*This recipe was retested and rewritten on 5.21.20*
An Easy Recipe for Homemade Honey Lavender Syrup
Honey lavender lattes are one of my favorite beverages, but I don’t always want to spend $6 for one from the coffee shop. This recipe is for an easy homemade honey lavender syrup, which can be easily mixed with your favorite brewed espresso or dark coffee at home! This syrup is also great in cocktails, such as a Honey Lavender Bee’s Knees.
Ingredients for Honey Lavender Syrup:
- Raw Honey (raw honey contains the most nutrients, as opposed to honey that has been processed)
- Fresh Lavender Leaves OR Dried Culinary Lavender
That’s truly it. This is a very basic, easy recipe for honey lavender syrup! There are more involved recipes floating around online, but this is the one I created three years ago, and has consistently been a hit for many people.
What kind of Honey should I use?
I suggest raw honey for this recipe. In all honesty, I recommend using a local, raw honey from the farmer’s market if that is an option for you. Supporting your local farmers is a wonderful way to guarantee their continued success, and the honey is almost guaranteed to be far more nutritious than honey you can find at a major grocery chain. Ask the person selling the honey about the flavor of it, and they will most likely tell you what to expect!
There are a couple of popular types of honey that you will see at major grocery chains, so let’s go over the flavor differences you may see.
Clover Honey :: Clover honey is probably the most popular honey in the States. Clover honey is made from bees who collect nectar from various clover plants, hence the name. It’s a sweeter, floral honey, and really great for a variety of recipes. Clover honey that is labeled “raw” has far more antioxidant qualities than processed honey.
Wildflower Honey :: Wildflower honey may not as popular, but this honey is so delicious in its own way. Similar to clover honey, wildflower honey gets its name from bees collecting nectar from a variety of wildflowers! It is typically fruity and rich, and has a lot of character. The only disadvantage of wildflower honey is that it can vary greatly in flavor, depending on the season and region of the wildflowers it is sourced from. If you have an opportunity to sample a local wildflower honey first, that would be a great way to see if it fits your tastes for this syrup. Again, look for a “raw” bottle to benefit from the antioxidants and nutrients.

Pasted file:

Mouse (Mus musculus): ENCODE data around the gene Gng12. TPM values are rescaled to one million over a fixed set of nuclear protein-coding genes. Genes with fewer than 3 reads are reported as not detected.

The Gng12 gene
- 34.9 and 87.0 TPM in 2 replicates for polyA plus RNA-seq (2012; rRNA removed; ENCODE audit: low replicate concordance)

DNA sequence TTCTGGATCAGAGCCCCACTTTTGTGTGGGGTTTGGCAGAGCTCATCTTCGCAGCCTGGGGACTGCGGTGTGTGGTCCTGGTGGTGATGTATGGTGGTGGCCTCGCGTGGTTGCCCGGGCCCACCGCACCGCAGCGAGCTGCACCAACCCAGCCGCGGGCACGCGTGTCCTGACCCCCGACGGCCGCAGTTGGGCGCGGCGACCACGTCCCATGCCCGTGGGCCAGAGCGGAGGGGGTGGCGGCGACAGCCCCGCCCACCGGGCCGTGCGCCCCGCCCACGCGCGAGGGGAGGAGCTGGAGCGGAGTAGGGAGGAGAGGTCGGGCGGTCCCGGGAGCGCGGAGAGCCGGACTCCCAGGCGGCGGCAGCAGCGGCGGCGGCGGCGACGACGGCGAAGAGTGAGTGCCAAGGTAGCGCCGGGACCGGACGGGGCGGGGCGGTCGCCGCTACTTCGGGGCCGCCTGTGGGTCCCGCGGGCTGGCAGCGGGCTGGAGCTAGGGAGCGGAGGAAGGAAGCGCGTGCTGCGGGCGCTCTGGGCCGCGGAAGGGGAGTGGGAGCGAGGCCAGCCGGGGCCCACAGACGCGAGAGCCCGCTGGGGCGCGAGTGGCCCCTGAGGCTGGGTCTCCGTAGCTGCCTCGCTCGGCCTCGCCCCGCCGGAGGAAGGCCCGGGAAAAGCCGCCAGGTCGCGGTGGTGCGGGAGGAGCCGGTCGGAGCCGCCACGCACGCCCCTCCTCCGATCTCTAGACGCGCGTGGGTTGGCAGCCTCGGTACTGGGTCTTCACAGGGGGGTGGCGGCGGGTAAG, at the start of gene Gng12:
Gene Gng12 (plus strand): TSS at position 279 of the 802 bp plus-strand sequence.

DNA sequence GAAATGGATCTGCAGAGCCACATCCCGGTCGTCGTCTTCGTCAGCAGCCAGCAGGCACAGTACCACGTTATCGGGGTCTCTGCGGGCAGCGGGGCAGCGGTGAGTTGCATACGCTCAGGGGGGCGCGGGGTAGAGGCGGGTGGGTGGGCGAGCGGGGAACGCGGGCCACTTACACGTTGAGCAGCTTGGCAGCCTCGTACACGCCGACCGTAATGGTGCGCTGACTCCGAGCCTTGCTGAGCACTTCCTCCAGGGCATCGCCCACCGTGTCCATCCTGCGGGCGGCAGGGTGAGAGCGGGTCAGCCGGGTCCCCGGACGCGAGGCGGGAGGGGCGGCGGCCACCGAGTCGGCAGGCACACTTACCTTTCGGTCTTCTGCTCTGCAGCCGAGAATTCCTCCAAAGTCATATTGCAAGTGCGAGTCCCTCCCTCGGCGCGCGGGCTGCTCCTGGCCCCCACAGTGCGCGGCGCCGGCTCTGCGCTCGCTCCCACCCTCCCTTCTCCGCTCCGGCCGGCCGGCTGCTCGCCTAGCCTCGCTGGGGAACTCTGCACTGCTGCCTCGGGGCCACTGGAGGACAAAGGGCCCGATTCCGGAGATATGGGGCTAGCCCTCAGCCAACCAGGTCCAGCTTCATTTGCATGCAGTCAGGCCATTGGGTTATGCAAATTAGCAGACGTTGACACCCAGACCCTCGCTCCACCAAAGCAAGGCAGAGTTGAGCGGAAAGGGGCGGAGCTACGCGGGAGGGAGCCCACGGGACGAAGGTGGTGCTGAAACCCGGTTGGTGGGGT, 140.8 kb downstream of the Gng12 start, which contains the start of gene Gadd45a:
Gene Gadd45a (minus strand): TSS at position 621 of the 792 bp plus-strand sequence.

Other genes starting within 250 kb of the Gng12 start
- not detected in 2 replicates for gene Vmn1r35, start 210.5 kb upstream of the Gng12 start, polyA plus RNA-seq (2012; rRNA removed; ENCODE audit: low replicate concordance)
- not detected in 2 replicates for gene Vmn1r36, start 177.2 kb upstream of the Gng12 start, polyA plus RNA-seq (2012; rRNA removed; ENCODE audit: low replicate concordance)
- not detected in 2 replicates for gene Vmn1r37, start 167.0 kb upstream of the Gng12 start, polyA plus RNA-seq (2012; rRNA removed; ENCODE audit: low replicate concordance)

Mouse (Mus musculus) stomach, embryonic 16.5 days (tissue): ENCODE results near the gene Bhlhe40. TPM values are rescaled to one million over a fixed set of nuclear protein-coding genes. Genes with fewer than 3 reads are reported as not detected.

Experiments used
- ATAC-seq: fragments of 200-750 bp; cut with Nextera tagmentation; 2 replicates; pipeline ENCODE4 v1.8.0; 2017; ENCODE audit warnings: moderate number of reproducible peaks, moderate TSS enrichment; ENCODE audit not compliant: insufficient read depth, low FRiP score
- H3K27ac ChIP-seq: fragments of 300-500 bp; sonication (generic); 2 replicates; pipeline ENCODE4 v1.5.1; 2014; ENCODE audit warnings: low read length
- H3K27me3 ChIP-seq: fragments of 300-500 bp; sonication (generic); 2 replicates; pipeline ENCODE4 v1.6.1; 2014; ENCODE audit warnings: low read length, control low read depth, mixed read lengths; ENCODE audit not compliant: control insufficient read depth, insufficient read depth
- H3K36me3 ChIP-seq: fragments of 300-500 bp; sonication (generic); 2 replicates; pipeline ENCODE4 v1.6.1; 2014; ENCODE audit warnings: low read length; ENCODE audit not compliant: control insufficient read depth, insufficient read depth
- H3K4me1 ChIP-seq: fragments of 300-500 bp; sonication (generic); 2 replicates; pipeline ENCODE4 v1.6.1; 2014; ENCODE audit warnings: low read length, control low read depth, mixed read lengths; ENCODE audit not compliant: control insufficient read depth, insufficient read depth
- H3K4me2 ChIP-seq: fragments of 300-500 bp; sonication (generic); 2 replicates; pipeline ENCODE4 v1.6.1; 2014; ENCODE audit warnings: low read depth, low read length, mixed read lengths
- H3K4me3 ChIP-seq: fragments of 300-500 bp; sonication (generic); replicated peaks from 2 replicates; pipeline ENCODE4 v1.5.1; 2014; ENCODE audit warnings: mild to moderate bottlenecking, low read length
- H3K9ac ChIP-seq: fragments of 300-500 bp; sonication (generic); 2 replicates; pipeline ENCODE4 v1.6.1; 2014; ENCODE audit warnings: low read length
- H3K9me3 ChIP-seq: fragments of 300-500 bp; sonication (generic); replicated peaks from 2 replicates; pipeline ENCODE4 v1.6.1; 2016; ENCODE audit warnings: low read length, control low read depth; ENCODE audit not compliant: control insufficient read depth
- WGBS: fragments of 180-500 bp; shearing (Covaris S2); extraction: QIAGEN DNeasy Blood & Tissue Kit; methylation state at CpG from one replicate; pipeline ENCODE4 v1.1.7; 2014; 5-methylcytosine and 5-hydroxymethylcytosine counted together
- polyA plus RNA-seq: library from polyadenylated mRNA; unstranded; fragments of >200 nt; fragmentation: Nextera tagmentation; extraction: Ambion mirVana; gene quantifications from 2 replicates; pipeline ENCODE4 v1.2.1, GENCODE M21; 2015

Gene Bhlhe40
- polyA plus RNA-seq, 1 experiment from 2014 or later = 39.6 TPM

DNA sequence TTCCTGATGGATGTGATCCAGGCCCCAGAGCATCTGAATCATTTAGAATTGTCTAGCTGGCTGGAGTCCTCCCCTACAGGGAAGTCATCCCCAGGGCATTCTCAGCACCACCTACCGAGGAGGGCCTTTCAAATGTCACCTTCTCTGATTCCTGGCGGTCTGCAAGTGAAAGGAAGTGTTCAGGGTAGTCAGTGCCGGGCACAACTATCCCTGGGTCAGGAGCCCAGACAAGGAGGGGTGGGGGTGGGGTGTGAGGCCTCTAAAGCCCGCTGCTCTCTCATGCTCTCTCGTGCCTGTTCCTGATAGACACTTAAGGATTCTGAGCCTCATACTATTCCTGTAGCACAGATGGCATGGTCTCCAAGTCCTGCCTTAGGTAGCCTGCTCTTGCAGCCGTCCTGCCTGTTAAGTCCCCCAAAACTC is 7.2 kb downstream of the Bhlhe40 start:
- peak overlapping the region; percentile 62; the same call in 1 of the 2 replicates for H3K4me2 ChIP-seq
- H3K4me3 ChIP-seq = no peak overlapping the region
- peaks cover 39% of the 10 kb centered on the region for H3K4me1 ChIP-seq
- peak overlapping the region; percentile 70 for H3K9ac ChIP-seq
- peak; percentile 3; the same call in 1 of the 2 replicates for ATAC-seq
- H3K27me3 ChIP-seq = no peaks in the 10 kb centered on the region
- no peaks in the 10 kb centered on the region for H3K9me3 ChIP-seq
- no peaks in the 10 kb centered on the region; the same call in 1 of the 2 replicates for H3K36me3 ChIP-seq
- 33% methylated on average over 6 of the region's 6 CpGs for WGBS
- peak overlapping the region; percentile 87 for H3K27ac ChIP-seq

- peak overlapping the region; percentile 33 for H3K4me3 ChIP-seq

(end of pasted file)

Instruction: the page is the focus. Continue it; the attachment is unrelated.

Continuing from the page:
Orange Blossom Honey :: Coming from the orange blossom nectar collected by bees, this varietal of honey tends to have a fresh, citrusy taste. Said to have tons of benefits from anti-cancer to anti-allergy, this is a wonderful varietal to keep on hand. “Raw” orange blossom honey is the best choice here, as well!
If you already have a favorite honey, use that for this recipe! Because this honey lavender syrup is so simple, the flavor of the honey is important. Your favorite honey is perfect, especially if you already have it on hand!
Should I use Fresh Lavender Leaves or Dried Lavender?
This is a matter of preference and availability. When I first published the recipe a few years ago, I called for fresh lavender leaves. I grew English lavender on my balcony while creating this recipe, so I used the fresh, fragrant leaves from that plant to make the syrup. However, fresh lavender leaves are not always easy to come by. If you have access to them and thoroughly wash them, I recommend trying them at least once in this syrup to see if you like it!
Dried culinary lavender seems to be more accessible to most people, so I have since changed the recipe to reflect that.
Either option is wonderful. Before using either, check to make sure it is very fragrant. The quality and fragrancy is the lavender is important!
I make this lavender syrup all year long, because it’s so good in hot or iced coffee drinks. It’s also really great in cocktails! I have a blueberry cilantro margarita on the blog that uses honey syrup, but I’ve used this lavender honey syrup with it before, and it’s amazing.
Honey Lavender Syrup
- 1/2 cup honey
- 1/2 cup water
- 2 Tbsp. fresh lavender leaves OR dried lavender buds
- Heat water in a small saucepan until hot, but not boiling. Add honey and lavender leaves (or buds), and stir until honey is completely dissolved.
- Remove from heat, and let steep for one hour. Stir every fifteen minutes or so to recombine the lavender into the liquid.
- Strain the syrup through a fine mesh sieve, and into an airtight container. Press down on the lavender in the fine mesh sieve to squeeze more flavor into the syrup. Discard lavender.
- Use for coffee or cocktails (or whatever you please!), and store in the refrigerator for up to two weeks.